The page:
Alkylene oxide polymers and interpolymers and derivatives thereof where the terminal hydroxyl groups have been modified by esterification, etherification, etc., constitute another class of useful synthetic oils. These are exemplified by the oils prepared through polymerization of alkylene oxides such as ethylene oxide or propylene oxide, the alkyl and aryl ethers of these polyoxyalkylene polymers (e.g., methylpolyisopropylene glycol ether having an average molecular weight of 1000, diphenyl ether of polyethylene glycol having a molecular weight of 500-1000, diethyl ether of polypropylene glycol having a molecular weight of 1000-1500, etc.) or mono- and polycarboxylic esters thereof, for example, the acetic acid esters, mixed C3 -C8 fatty acid esters, or the C13 Oxo acid diester of tetraethylene glycol. Among such glycols are the polyalkylene glycols sold by the Union Carbide Corp. of New York under trade names and marks of UCON LB-135, UCON LB-385, and UCON LB-1145.
Another suitable class of synthetic oils comprises the esters of dicarboxylic acids (e.g., phthalic acid, succinic acid, maleic acid, azelaic acid, suberic acid, sebacic acid, fumaric acid, adipic acid, linoleic acid dimer, etc.) with a variety of alcohols (e.g., butyl alcohol, hexyl alcohol, dodecyl alcohol, 2-ethylhexyl alcohol, ethylene glycol, etc.). Specific examples of these esters include dibutyl adipate, di(2-ethylhexyl) sebacate, di-n-hexyl fumarate, dioctyl sebacate, diisooctyl azelate, diisodecyl azelate, dioctyl phthalate, didecyl phthalate, dieicosyl sebacate, the 2-ethylhexyl diester of linoleic acid dimer, the complex ester formed by reacting one mole of sebacic acid with two moles of tetraethylene glycol and two moles of 2-ethylhexanoic acid and the like. Among the halogenated hydrocarbons useful as base oils are chlorinated phenyl and biphenyls, low molecular weight chlorotrifluoroethylene polymers, polytetrafluoroethylenes of appropriate molecular weights and the like.
Esters useful as synthetic oils also include those made from C5 to C12 monocarboxylic acids and polyols and polyol ethers such as neopentyl glycol, trimethylolpropane, pentaerythritol, dipentaerythritol, etc.
Silicon-based oils such as the polyalkyl-, polyaryl-, polyalkoxy-, or polyaryloxy-siloxane oils and silicate oils comprise another useful class of synthetic lubricants (e.g., tetraethyl silicate, tetraisopropyl silicate, tetra-(2-ethylhexyl)silicate, tetra-(4-methyl-2-tetraethyl)silicate, tetra-(p-tert-butylphenyl)silicate, hexyl-(4-methyl-2-pentoxy)-disiloxane, poly-(methyl)-siloxanes, poly(methylphenyl)-siloxanes, etc.). Among these are the oils sold by the Dow Corning Co. of Michigan, under the trade names and marks of DC-200, DC-500 and DC-700. Other synthetic lubricating oils include liquid esters of phosphorus-containing acids (e.g., tricresyl phosphate, trioctyl phosphate, triphenyl phosphite, diethyl ester of decane phosphonic acid, etc.).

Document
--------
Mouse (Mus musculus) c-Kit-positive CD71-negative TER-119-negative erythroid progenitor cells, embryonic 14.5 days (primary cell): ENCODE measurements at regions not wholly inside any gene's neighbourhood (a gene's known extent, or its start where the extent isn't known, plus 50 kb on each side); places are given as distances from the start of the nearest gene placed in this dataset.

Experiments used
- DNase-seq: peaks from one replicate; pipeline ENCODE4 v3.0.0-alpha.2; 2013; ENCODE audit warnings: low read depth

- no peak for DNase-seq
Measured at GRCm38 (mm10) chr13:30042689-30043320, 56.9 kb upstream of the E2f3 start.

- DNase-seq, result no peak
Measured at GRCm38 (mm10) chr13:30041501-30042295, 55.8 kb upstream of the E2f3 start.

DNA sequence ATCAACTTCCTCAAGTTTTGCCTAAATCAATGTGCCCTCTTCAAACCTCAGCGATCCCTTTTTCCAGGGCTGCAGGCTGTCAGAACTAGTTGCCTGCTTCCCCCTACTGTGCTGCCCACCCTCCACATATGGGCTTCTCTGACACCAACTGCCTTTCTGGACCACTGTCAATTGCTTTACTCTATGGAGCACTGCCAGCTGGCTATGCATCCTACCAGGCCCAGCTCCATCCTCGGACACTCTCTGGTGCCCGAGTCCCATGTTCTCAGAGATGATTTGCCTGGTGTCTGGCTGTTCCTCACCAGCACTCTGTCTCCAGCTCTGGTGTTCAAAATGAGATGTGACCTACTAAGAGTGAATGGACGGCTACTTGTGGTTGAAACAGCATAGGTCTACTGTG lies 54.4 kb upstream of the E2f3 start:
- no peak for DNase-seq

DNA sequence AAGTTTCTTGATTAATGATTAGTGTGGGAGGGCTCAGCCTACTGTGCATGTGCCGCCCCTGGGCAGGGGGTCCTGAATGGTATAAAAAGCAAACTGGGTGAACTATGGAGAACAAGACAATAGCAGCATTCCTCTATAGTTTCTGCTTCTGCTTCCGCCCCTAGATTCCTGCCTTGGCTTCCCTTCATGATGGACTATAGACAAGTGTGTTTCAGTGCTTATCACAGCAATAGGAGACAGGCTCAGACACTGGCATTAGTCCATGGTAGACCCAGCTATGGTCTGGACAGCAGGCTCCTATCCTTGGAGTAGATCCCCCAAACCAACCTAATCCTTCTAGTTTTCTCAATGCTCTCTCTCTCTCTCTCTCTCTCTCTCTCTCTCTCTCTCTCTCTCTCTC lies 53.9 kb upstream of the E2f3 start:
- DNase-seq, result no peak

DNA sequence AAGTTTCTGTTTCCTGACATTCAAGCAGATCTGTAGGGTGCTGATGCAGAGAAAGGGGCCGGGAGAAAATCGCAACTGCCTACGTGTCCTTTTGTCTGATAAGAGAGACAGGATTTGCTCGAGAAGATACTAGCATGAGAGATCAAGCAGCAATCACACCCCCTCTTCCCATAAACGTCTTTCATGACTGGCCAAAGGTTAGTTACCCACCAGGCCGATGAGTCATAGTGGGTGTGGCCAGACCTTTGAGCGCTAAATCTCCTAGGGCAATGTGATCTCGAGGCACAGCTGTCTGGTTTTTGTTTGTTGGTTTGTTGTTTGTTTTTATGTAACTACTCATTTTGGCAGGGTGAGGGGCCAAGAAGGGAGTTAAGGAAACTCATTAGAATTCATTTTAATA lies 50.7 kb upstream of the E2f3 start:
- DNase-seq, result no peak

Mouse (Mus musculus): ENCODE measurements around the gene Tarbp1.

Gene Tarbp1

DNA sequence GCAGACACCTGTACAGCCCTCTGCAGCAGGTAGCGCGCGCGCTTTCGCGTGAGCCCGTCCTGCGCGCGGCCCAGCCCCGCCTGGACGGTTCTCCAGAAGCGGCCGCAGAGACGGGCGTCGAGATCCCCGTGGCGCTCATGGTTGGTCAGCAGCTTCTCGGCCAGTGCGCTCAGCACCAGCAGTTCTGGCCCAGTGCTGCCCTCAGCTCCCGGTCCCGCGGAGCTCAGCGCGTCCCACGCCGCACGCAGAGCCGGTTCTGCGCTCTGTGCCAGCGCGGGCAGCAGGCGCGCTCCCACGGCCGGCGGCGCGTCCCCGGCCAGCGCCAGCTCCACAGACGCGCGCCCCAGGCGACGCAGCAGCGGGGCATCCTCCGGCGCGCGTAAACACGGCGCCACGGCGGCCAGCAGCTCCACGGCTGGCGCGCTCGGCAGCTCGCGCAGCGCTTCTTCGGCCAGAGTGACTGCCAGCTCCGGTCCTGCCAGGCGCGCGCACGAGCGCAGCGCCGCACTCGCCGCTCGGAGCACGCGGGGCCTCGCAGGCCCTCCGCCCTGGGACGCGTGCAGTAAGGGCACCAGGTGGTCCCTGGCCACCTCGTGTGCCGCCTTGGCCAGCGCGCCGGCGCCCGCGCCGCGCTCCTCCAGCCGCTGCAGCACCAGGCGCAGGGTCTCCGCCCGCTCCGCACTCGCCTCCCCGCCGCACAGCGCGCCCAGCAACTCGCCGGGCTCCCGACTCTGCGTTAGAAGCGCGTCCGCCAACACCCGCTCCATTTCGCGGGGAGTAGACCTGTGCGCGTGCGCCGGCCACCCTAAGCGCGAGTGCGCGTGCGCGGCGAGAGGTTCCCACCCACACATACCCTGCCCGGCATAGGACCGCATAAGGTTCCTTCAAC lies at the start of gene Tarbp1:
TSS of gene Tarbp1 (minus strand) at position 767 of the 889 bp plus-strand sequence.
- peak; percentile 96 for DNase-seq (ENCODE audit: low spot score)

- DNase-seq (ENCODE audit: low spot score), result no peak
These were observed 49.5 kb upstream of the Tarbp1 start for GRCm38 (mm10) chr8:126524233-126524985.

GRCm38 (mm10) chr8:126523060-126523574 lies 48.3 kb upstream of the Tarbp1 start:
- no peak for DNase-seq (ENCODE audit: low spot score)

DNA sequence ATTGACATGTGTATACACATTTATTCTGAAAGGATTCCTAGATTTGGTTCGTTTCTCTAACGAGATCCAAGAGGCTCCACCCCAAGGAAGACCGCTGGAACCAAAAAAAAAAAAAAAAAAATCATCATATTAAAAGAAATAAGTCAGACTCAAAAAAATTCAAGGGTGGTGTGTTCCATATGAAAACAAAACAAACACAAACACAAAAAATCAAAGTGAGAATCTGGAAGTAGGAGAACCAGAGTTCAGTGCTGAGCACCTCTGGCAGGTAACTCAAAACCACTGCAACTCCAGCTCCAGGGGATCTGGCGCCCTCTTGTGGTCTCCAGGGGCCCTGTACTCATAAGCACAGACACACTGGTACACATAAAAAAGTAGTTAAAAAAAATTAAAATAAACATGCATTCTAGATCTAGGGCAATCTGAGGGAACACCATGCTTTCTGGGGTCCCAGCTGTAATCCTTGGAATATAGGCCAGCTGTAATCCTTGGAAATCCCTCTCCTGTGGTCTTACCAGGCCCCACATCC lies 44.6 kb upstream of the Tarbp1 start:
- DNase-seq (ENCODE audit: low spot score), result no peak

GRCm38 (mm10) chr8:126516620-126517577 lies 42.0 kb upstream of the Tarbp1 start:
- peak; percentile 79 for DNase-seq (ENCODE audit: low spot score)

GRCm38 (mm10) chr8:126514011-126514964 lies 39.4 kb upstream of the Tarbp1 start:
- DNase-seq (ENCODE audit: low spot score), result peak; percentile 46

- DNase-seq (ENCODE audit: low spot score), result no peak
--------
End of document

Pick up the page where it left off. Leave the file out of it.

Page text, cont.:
Organic carbonates and thiocarbonates such as those formed from the well known Oxo alcohols as well as orthoformates, mercaptals, thiol or thioformates and the like can also be used as synthetic oils in this invention, if in the form they are used (e.g., as blends) they exhibit viscosities within the aforesaid limits.
The fact that the base oils of this invention may consist of natural, synthetic, or natural-synthetic blended oils does not mean that these three types of oils are necessarily equivalents of each other. Certain types of base oils may be used in certain inventive compositions for the specific properties they possess such as nonflammability or lack of corrosivity towards specific metals (e.g., silver or cadmium) which are used in certain specialized gear assemblies. In other compositions, other types of base oils may be preferred for reasons of availability or low cost. Thus, the skilled artisan will recognize that while the three types of base oils discussed above are all useful in the compositions of the present invention, they are not necessarily functional equivalents of each other in every instance.